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Not a War–a Fire.

A fire is a better metaphor for pandemics than a war.

Lots of metaphors around these days. Fire is one of the better ones. Fire spreads; disease spreads. Fire is dangerous; disease is dangerous.

War doesn’t spread the same way, though its devastation does. It’s more targeted. It is man-made.

Nobody says, “Let’s let the fire burn, we can’t shut the economy down because of a little fire.” Good people don’t offer up grandparents in immolation.

The administration’s response to the fire, to the disease, has not been good. It has gotten marginally better, but threatens to get worse again. The response, and the disease. Which is the big problem with letting a big-time loser direct the fire department. Not good.

Places that do not heed the basic rule of fire safety—deprive it of fuel—will be scorched worse than those places that do. For a disease, human contact is spreading the embers to new fuel.

With developed diseases, like influenza, we have vaccines. That’s a controlled burn or a fire break. Sets some distance. People still get flu, but we try to make it harder for that particular fire to spread. With this new fire, it will take time to develop a vaccine. So we have to spread the fuel apart—social distancing.

As with fire, this disease will spread to any fuel it can reach. Different houses will burn differently. Some will be spared, others will collapse. These are human lives we’re talking about.

You don’t reopen until the fire has abated, until it’s under control. You don’t mess around with fire. Places that do will, with high probability, get burned. Already, due to Donald John Trump’s errors of judgment, more are sick than should be. And some probably getting sick because of his unfounded optimism. All these Republicans who have downplayed the threat, and their counter-culture media drones, they’re fanning the fucking flames. Morons.

Anyway, stay safe out there. Be thankful for the mail carriers, the doctors, the grocery workers, and, yes, the firefighters. Right now they’re all firefighters.

Donald John Trump is a firebug. Don’t listen to his lies. His job is to make sure all those firefighters are equipped, and that we’re doing all we can to stop the spread, but he’s not. That’s a failure.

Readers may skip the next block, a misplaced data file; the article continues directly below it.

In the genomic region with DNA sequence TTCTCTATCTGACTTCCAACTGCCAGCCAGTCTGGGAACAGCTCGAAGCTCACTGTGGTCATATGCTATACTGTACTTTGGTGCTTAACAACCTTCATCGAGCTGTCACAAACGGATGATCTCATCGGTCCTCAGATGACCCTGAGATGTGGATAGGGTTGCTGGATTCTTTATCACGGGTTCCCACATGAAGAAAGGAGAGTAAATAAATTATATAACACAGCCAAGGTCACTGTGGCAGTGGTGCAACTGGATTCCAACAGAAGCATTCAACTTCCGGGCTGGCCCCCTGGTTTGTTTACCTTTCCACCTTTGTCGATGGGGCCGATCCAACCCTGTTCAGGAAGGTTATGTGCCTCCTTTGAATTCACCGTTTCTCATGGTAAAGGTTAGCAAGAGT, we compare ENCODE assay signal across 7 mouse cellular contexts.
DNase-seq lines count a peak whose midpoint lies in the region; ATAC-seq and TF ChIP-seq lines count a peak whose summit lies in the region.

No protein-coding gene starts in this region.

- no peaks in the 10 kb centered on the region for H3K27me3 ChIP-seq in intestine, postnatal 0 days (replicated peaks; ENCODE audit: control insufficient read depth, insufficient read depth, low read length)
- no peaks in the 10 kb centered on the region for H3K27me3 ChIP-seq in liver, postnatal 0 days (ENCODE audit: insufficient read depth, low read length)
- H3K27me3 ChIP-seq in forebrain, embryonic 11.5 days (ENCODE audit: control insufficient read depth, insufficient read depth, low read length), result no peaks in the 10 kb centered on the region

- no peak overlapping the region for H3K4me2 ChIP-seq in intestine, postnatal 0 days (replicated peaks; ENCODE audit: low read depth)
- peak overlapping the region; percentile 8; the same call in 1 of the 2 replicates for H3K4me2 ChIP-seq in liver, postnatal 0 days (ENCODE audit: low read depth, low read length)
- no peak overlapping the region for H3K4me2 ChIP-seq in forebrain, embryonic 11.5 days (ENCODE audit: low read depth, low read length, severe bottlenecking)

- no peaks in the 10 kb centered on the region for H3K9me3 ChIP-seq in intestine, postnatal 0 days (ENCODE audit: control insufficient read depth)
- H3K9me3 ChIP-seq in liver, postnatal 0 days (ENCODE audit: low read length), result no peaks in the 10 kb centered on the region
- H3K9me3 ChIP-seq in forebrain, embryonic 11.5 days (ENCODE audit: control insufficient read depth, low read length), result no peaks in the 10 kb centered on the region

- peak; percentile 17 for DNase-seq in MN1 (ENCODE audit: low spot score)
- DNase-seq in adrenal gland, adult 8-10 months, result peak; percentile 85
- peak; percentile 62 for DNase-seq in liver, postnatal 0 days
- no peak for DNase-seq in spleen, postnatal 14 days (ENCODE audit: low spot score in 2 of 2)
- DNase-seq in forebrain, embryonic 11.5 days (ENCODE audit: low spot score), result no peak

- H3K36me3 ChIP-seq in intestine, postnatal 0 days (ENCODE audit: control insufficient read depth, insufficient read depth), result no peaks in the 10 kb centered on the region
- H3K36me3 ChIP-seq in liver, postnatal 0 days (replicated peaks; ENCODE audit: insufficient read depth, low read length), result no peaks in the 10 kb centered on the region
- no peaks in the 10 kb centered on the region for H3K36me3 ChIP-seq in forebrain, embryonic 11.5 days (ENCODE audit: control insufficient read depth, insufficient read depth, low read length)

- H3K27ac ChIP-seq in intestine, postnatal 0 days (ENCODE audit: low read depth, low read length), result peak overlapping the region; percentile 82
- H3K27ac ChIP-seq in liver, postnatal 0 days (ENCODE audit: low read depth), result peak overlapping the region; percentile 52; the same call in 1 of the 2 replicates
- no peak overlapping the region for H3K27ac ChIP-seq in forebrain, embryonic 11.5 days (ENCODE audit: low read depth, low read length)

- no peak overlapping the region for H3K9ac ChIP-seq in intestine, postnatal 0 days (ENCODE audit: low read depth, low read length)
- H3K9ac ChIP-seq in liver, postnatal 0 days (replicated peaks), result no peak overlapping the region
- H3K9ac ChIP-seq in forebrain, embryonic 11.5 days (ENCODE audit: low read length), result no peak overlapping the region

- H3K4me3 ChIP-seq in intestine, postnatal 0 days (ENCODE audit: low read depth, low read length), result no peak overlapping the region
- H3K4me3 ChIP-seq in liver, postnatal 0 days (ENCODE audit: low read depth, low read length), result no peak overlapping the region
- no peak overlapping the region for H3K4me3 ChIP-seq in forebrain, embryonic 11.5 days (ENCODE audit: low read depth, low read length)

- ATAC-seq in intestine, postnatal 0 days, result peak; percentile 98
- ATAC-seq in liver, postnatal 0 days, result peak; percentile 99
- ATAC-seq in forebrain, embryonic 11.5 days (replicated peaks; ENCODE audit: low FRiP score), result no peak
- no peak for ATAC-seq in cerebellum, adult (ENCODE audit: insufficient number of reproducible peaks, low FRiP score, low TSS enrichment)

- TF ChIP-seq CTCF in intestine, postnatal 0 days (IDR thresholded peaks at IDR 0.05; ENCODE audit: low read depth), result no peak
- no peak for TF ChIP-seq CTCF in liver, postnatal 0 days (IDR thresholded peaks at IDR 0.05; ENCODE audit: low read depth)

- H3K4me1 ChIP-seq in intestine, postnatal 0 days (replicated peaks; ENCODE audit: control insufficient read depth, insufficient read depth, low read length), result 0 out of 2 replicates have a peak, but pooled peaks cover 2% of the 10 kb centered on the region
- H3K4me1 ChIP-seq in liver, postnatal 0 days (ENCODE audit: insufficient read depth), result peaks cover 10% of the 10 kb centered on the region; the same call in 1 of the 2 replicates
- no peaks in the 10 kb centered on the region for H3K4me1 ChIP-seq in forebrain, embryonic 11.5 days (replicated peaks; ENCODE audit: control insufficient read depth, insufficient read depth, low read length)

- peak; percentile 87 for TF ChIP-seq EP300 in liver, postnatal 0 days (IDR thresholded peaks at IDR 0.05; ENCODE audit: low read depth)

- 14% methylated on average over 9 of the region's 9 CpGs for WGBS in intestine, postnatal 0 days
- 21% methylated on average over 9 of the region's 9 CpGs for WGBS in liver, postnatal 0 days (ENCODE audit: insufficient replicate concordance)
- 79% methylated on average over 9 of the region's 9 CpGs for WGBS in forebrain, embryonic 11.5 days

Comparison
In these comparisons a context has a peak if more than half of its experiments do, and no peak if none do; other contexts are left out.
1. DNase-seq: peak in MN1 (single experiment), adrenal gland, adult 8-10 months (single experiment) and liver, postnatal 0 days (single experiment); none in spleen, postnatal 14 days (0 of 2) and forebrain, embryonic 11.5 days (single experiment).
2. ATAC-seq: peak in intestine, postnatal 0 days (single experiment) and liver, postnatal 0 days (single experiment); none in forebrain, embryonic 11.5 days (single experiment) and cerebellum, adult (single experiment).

As a side note, the term shelter-in-place refers to an immediate stoppage of nonessential movement during an acute emergency. Basically, during a shelter-in-place situation, unless the danger to you is greater where you are than the risk of moving, you shouldn’t. It applies to wherever you happen to be at the time of the order.

The orders being issued aren’t correctly described as shelter-in-place. They are stay-at-home. Nobody expects someone to start living out of their local gas station if that’s where they are right now. During a real shelter-in-place, one would be expected to stay at the gas station until the immediate danger had abated and the order lifted.

A Standard District

The question before the Supreme Court in Gill v. Whitford (Wisconsin) and Benisek v. Lamone (Maryland) isn’t really whether partisan gerrymandering is unconstitutional, but whether there is a standard they can set forth that will be effective. Such a standard does not explain how states should develop their districts, but only how to tell if they have not done their job with fidelity to the law.

The best fix, as usual, would be for states and congress to work the problem out. But given the problem is that we can’t elect moderate representation (due to gerrymandering), it quickly becomes a chicken-egg paradox.

Although there are various suggested standards to use, it is likely none of them are ideal enough for the members of the court who don’t want to have to go ten rounds on the subject. But that should not stop them from imposing an imperfect standard. There are plenty of instances where the court had to refine itself in case after case. And there is always the opportunity for interplay between the federal and state legislatures on the matter.

Consider tea. People add milk and sugar (or other sweeteners) to make it taste better. Some like tea stronger, some weaker. There is no perfect cup of tea. But when you order tea from a restaurant, or you buy a canister or bottle of tea from a vendor, they have normalized the tea. They are producing a product that, on average, will not be perfect tea for anybody, but will be acceptable tea for everybody.

Now, they could punt. They could rule per curiam and open the floodgates to hear challenges on every district until a standard is found. If they believe that these particular districts are unconstitutional, justice demands at least that.

But even that ruling must articulate a why that points to the future grounds where some standard would be built. The basic shape of partisan gerrymandering is non-compactness, is choosing to shift pockets of voters either to concentrate or dilute them. The standard, therefore, must be to the strength of the tea. Nobody buys watery tea, and nobody wants it too strong.

Thus, in comparing districts, they should each be tea and not tea concentrate and not water with tea flavor. If quality control lets a few stronger or weaker through, that’s tea for you. But if quality control misses the basic task, that violates the constitution. Toss it and the QC inspector in the harbor.